Adults who have chosen to undergo therapy are in a position to change therapists or to abandon treatment if they find that the therapy does more harm than good. Minors who are forced into therapy by adult authority figures do not have this option. Even if young people are theoretically seeking treatment under their own power, many feel intense pressure to overcome homosexual desires in order to please their parents, and some fear punishment or recrimination if they fail. Unscrupulous therapists often market their services primarily to parents and guardians, preying on the hopes and fears of those who have the ability to place adolescents in treatment.

Moreover, conscientious therapists openly state that conversion therapy does not have any real chance of working unless it is freely chosen by the client. Teenage dependants are not in a position to make a free choice of this kind.

The more legitimate forms of conversion therapy rely on the theory that homosexuality arises as a result of other psychological causes. If these theories are accurate, then the benefits of treatment should be accrued by patients who are treated for the underlying condition, even if homosexuality is not directly addressed. If parents are concerned that their child's homosexuality might be evidence of problems within the dynamics of the family, they should seek family counselling to remedy those dynamics. If they fear that their child may be suffering the long-term effects of early childhood bullying or rejection by same-sex peers, they should seek help to heal those wounds.

Treatment which focuses on the overall psychological health of the child or of the family is not prohibited by law in any jurisdiction; neither is it likely ever to be. Additionally, such treatment avoids the risk of placing a child in a therapeutic situation where they may suffer harm as a result of unscrupulous or dishonest practices.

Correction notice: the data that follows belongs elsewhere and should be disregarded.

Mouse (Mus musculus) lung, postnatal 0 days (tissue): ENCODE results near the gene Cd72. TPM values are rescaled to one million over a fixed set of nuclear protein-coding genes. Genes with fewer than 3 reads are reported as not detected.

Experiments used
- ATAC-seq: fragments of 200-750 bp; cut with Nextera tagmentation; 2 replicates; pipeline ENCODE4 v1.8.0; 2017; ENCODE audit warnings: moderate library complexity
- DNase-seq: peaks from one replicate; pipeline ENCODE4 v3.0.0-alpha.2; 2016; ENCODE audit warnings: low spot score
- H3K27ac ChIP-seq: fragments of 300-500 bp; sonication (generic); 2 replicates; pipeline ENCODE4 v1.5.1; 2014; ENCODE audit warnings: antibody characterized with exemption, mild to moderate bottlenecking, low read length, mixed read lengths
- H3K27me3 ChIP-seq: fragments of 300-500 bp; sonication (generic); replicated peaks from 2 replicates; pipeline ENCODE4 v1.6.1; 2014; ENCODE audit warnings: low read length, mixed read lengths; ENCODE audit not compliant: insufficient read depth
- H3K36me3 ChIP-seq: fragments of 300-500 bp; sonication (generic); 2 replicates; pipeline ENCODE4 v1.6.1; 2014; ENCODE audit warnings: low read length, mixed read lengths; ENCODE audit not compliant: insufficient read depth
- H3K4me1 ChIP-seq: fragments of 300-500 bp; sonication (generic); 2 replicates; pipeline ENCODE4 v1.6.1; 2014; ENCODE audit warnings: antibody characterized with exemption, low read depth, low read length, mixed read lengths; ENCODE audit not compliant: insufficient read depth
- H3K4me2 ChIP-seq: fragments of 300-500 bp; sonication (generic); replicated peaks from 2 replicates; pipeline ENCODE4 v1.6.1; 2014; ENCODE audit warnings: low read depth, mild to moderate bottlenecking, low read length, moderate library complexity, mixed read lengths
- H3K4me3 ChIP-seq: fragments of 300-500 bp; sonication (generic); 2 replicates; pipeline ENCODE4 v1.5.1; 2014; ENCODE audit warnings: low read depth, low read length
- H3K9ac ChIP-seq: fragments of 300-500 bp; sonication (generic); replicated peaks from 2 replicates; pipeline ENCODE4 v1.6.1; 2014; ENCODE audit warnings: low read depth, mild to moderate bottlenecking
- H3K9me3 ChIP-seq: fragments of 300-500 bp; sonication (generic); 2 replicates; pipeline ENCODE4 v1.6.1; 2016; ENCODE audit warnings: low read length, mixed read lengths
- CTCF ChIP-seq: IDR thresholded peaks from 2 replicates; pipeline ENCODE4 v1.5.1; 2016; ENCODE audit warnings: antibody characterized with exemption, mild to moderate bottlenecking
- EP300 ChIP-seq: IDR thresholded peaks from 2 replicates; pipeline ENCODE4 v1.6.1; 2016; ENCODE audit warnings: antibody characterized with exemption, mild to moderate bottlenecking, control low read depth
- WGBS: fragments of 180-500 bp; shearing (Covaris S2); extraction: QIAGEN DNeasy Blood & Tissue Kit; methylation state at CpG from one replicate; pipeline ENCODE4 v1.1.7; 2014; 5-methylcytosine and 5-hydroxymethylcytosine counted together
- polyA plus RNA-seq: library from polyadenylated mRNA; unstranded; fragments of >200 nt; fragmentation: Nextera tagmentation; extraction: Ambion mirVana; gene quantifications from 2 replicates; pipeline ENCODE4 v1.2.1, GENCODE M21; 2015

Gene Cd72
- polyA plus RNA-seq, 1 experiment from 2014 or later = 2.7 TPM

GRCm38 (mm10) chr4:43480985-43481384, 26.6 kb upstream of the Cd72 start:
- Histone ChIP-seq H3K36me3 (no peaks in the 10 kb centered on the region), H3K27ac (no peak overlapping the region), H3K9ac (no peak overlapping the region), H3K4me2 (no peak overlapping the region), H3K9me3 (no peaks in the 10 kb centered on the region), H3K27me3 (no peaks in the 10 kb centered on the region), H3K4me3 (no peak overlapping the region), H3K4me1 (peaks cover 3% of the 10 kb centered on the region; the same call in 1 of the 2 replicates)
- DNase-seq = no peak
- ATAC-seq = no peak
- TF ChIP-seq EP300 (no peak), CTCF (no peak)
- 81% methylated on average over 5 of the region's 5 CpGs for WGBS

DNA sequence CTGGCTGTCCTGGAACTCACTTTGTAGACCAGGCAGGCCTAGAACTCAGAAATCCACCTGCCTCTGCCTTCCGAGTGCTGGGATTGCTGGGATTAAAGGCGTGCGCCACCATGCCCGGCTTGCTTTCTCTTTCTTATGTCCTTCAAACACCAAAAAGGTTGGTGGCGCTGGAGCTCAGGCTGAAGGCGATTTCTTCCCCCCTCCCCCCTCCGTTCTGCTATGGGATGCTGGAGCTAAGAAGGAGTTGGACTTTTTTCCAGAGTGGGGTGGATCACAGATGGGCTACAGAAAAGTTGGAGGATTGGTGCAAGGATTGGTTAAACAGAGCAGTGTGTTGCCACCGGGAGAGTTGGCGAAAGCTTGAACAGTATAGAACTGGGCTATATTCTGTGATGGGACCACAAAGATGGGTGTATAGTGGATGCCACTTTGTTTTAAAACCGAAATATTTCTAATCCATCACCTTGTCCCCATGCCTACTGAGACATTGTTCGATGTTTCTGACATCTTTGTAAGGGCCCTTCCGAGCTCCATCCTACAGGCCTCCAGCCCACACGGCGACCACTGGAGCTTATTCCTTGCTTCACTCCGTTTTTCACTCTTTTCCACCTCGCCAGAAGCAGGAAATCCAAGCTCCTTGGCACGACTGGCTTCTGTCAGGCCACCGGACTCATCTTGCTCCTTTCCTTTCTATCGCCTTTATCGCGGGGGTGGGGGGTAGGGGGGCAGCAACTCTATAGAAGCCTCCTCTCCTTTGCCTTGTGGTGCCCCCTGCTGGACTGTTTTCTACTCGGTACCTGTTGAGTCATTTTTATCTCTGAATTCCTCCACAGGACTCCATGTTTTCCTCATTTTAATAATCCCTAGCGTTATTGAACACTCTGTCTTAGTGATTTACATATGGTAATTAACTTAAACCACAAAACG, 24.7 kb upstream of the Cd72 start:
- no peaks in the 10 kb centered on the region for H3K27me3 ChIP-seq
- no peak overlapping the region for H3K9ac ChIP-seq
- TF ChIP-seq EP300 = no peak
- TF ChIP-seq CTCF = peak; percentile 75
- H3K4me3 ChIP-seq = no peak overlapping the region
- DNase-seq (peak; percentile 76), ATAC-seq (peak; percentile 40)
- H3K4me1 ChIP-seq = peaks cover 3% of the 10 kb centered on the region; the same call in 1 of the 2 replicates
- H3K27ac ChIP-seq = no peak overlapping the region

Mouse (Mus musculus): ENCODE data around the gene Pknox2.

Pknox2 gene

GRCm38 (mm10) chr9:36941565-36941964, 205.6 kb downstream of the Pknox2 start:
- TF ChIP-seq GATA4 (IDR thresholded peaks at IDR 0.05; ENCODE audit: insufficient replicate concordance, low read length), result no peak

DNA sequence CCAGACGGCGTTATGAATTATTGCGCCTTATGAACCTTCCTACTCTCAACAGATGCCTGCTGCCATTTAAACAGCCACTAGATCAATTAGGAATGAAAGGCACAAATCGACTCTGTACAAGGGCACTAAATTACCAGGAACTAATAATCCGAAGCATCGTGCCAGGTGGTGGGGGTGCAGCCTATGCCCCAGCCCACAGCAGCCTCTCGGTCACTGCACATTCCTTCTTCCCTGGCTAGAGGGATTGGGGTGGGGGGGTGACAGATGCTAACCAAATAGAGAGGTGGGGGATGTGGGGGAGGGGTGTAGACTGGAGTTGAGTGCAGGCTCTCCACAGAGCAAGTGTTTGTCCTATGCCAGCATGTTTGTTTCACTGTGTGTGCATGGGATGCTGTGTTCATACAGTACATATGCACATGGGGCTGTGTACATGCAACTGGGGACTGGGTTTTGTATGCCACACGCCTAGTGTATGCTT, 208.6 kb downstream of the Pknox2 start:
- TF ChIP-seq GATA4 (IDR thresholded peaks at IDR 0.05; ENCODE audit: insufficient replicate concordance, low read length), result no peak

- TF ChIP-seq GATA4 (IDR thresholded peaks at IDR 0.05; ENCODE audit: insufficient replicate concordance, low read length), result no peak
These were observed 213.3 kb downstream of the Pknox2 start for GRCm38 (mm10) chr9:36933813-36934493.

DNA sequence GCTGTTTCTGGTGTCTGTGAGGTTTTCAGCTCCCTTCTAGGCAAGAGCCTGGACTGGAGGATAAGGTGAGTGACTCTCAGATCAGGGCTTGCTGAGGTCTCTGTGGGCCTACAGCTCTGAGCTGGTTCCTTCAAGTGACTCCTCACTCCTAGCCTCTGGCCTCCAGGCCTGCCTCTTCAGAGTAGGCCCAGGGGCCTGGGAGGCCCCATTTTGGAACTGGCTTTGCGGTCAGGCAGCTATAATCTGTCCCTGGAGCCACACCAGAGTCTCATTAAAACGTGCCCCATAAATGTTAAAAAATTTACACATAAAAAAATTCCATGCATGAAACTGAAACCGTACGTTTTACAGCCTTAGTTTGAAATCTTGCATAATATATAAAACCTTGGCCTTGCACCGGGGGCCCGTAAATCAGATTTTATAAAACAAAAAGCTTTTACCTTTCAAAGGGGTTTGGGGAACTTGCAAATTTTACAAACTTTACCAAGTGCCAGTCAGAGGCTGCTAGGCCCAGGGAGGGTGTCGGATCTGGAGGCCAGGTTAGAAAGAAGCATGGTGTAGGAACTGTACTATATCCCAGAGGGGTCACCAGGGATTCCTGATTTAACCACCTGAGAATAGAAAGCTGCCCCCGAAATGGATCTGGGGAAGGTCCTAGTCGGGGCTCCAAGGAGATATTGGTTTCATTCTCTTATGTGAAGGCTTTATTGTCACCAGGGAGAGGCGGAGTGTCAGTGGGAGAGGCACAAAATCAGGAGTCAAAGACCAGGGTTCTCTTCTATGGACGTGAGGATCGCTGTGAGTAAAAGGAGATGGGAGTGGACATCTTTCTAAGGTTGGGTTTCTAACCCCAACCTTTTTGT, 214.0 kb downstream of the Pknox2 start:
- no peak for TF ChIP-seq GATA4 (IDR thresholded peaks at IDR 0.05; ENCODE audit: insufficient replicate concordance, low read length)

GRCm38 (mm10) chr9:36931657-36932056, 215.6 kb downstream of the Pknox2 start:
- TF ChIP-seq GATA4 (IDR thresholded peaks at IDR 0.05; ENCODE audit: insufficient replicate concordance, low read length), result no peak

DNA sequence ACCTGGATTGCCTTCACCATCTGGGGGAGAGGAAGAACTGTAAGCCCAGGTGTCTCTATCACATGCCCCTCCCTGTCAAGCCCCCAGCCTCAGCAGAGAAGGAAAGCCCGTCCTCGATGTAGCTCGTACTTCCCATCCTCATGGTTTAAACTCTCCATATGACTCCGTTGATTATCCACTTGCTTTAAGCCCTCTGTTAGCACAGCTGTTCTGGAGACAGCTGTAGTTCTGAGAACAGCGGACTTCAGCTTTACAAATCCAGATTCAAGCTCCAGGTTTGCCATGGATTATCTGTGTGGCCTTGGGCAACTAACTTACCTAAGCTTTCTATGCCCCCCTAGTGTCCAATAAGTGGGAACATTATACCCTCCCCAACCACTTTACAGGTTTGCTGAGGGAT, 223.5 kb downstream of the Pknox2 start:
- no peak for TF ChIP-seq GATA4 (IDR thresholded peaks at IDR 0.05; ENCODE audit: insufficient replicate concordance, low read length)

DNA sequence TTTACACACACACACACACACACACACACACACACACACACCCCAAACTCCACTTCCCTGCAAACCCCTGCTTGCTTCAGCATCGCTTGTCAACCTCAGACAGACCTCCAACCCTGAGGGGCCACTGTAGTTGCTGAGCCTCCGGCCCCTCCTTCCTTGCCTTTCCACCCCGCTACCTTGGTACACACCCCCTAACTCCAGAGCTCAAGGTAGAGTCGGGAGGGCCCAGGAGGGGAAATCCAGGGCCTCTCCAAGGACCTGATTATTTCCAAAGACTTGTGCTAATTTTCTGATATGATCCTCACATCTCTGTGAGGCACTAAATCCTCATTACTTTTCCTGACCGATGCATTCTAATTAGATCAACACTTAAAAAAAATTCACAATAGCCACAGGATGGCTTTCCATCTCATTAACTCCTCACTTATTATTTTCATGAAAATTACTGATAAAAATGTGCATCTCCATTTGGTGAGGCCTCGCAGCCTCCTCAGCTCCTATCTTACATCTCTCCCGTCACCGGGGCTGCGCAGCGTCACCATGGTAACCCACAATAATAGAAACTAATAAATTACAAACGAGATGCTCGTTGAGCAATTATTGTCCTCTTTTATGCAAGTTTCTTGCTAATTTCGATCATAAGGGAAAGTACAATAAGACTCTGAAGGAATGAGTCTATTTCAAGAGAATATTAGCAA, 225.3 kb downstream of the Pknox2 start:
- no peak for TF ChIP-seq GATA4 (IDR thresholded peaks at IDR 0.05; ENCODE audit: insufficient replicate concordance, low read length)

Melinda Selmys is the author of Sexual Authenticity: An Intimate Reflection on Homosexuality and Catholicism. She is a homeschool mother with six children, writes for the National Catholic Register, and has published articles in numerous other venues. Her blog,, explores issues surrounding faith and sexuality.

Wednesday, December 26, 2012

Neolithic Medical Care

An article in the New York Times this week highlighted the life of a young man in northern Vietnam between 3,700 to 4,500 years ago. "M9" as archeologists have named him, was paralyzed from the waist down and would have had very limited upper body mobility. Yet he apparently lived into his early 30s.

How was survival possible in a subsistence Neolithic community? The answer, writes Lorna Tilley, of Australian National University, in the International Journal of Paleopathology was round-the-clock, high quality personal care. This would have included regular bathing, toileting, massaging, and turning to avoid pressure sores.

Ms Tilley and her co-author make some interesting observations about the ethics of care. In modern society, people with extreme disability often succumb to depression, sometimes resulting in suicide either directly, or indirectly by refusing care. In a Neolithic community depression would have been lethal.